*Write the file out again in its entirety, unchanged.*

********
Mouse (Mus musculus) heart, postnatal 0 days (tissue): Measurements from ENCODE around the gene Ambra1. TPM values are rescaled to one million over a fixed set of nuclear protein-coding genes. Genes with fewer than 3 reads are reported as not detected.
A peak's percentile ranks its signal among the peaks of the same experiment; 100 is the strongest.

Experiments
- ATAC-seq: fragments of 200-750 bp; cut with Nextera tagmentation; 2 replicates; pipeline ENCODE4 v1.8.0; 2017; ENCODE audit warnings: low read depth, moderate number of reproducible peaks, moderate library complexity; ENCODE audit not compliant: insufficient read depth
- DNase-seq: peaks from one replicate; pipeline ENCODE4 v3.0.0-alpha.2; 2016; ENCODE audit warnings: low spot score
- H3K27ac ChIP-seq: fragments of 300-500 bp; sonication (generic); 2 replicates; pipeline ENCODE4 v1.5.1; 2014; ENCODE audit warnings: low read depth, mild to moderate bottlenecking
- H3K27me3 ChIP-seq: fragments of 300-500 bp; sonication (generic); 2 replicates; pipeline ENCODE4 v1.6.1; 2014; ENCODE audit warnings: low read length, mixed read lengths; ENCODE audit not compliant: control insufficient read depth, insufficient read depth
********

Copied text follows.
Mouse (Mus musculus) heart, postnatal 0 days (tissue): Measurements from ENCODE around the gene Ambra1. TPM values are rescaled to one million over a fixed set of nuclear protein-coding genes. Genes with fewer than 3 reads are reported as not detected.
A peak's percentile ranks its signal among the peaks of the same experiment; 100 is the strongest.

Experiments
- ATAC-seq: fragments of 200-750 bp; cut with Nextera tagmentation; 2 replicates; pipeline ENCODE4 v1.8.0; 2017; ENCODE audit warnings: low read depth, moderate number of reproducible peaks, moderate library complexity; ENCODE audit not compliant: insufficient read depth
- DNase-seq: peaks from one replicate; pipeline ENCODE4 v3.0.0-alpha.2; 2016; ENCODE audit warnings: low spot score
- H3K27ac ChIP-seq: fragments of 300-500 bp; sonication (generic); 2 replicates; pipeline ENCODE4 v1.5.1; 2014; ENCODE audit warnings: low read depth, mild to moderate bottlenecking
- H3K27me3 ChIP-seq: fragments of 300-500 bp; sonication (generic); 2 replicates; pipeline ENCODE4 v1.6.1; 2014; ENCODE audit warnings: low read length, mixed read lengths; ENCODE audit not compliant: control insufficient read depth, insufficient read depth